Alistair Macleod- Modern World Versus Traditional World Essay

Decent Essays

Modern World versus Traditional World

The stories from Alistair Macleod’s The Lost Salt Gift of Blood are often related to the lives of the people of the Maritimes who are commonly miners, fishermen and farmers. The author repeatedly examines similar themes and issues in his short stories such as isolation, choices versus consequences and the concept of dying culture. However, the most prominent theme deals with the contrast between the rural ways of life and the more modern city life. This theme is not only limited to the Maritime culture; it is something that can be universally understood. His reason for utilizing this theme is to prove that the modern way of life is not always better then the traditional ways. Alistair Macleod …show more content…

This shows the difference between their lives in Montreal versus Cape Breton. Frequently throughout Macleod’s stories he presents a conflict between modernity and the traditional way of life.

The concept of the traditional world versus the modern world is a global phenomenon which is not limited to the Maritime Provinces. In the world there are a multitude of cultures. Within any culture there are deep rooted traditions that affect the way people view education, entertainment, and jobs. However, due to the advances throughout the world a conflict between modernity and the traditional world has arose. Throughout Alistair Macleod’s The Lost Salt Gift of Blood collection, his stories portray this conflict in a Maritime setting and mostly represent the conflict between the traditional world and the modern world. “The Golden Gift of Grey” deals with the same theme; however, it is set within Northern America. Throughout the story there are examples proving the more traditional ways of life such as, “They did not know the aching loneliness of which it spoke and when it floated from the windows of the house on warm summer nights it branded their parents indelibly as hillbillies and they themselves as well.” (Macleod 93) This is a great point, showing that not only can this theme be prone to the Maritimes but allows readers to consider that the theme is universally distributed.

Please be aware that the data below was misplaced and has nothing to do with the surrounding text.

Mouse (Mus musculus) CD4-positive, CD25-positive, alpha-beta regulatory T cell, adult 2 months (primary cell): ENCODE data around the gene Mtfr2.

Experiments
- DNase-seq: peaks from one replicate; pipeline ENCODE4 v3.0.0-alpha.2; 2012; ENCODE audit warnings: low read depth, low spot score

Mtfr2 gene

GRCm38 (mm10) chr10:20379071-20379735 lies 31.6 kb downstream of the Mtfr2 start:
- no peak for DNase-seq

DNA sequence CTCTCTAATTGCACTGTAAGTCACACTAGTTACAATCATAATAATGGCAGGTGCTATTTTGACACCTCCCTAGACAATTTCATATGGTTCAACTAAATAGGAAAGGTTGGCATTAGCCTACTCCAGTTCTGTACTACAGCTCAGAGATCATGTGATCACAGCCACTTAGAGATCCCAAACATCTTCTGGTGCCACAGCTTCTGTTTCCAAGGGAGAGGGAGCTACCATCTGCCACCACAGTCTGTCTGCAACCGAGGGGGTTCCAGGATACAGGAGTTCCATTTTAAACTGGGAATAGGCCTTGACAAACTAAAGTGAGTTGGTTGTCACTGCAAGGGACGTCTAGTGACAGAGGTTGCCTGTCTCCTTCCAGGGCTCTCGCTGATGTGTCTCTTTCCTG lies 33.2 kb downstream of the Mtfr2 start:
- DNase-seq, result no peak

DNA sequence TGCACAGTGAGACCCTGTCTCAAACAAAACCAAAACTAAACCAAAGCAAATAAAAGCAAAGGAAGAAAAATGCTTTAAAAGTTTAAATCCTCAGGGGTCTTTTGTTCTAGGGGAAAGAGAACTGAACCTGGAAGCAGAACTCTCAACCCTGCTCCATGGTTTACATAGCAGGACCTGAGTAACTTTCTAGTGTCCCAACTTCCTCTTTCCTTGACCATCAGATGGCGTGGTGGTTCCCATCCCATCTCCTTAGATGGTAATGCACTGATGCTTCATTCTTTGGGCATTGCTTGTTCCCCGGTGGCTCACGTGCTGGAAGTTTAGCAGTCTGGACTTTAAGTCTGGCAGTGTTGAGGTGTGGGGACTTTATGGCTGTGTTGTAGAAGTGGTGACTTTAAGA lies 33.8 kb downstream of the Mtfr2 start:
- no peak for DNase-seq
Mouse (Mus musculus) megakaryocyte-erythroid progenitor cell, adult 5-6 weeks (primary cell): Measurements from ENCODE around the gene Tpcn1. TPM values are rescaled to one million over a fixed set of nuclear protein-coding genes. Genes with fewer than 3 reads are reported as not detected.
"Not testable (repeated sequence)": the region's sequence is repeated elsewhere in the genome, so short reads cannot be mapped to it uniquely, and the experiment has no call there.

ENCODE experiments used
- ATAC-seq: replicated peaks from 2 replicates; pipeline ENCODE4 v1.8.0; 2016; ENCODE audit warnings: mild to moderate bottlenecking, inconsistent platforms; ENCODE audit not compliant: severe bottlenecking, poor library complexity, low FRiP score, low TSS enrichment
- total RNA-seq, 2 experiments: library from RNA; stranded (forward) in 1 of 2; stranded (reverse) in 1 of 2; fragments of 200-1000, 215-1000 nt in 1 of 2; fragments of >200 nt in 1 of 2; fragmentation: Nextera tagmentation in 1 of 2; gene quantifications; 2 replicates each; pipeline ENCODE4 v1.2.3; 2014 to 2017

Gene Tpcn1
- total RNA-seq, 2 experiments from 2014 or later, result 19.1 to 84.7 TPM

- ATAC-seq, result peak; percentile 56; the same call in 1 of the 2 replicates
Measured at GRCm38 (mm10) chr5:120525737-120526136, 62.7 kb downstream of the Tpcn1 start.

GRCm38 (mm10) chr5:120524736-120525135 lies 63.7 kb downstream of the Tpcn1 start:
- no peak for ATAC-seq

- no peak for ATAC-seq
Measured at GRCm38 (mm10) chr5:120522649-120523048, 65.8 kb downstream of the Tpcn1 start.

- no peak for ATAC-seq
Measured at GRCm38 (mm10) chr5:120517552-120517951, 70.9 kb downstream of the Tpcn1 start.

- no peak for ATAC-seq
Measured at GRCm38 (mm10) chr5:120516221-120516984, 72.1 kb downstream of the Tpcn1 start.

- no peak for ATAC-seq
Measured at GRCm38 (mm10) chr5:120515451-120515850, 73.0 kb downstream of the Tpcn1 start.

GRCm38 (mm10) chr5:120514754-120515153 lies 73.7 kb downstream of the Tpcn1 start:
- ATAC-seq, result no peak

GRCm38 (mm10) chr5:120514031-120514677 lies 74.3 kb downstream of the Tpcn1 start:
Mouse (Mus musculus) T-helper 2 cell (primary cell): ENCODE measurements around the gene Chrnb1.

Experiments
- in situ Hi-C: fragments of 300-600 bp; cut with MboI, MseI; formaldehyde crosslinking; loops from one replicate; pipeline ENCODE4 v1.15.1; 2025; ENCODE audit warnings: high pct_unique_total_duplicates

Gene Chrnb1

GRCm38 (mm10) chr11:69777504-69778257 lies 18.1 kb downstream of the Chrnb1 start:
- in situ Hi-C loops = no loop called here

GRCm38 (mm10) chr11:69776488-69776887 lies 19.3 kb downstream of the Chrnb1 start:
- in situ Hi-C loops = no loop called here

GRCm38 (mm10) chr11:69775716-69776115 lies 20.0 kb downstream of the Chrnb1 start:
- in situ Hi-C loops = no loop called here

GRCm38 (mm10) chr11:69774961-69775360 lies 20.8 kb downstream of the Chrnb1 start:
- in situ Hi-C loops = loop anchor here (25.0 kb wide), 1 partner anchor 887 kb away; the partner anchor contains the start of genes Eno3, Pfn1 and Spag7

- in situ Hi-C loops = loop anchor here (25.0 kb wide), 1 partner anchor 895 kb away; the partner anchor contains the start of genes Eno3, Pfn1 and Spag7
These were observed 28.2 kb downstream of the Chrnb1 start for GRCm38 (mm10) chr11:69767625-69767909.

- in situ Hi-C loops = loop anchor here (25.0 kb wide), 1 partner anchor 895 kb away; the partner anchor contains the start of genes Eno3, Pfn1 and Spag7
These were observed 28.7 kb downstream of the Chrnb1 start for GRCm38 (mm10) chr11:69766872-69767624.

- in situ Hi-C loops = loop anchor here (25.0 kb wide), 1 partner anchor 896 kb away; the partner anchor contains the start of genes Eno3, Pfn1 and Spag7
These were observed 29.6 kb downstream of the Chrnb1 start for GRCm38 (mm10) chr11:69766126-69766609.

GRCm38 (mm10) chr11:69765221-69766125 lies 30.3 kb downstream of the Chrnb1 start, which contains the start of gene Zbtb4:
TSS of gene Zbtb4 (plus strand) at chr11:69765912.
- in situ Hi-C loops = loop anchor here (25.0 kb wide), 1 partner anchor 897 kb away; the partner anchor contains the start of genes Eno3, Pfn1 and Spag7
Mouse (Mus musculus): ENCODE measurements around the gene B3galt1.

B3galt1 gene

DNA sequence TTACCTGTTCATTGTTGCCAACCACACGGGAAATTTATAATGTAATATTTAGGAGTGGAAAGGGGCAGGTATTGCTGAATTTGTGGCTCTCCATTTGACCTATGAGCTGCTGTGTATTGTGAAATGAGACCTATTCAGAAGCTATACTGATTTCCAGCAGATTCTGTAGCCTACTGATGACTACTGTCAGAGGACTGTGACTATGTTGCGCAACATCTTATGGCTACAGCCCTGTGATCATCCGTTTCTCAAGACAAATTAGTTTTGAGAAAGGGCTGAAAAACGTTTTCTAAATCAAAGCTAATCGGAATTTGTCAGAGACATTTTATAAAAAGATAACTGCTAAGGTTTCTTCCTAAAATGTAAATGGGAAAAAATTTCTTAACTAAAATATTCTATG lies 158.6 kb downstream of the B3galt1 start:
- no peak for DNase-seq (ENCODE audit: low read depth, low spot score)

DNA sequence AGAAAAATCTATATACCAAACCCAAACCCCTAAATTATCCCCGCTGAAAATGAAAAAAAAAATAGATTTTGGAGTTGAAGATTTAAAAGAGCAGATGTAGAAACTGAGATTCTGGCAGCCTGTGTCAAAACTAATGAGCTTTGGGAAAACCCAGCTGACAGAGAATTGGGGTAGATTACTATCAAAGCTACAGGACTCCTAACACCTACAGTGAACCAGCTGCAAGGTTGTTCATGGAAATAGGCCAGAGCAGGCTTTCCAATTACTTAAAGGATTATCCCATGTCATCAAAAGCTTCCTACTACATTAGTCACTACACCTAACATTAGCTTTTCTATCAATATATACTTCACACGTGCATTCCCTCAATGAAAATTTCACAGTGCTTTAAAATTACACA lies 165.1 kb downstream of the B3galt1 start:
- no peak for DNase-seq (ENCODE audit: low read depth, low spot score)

“The Road to Rankin’s Point” is an

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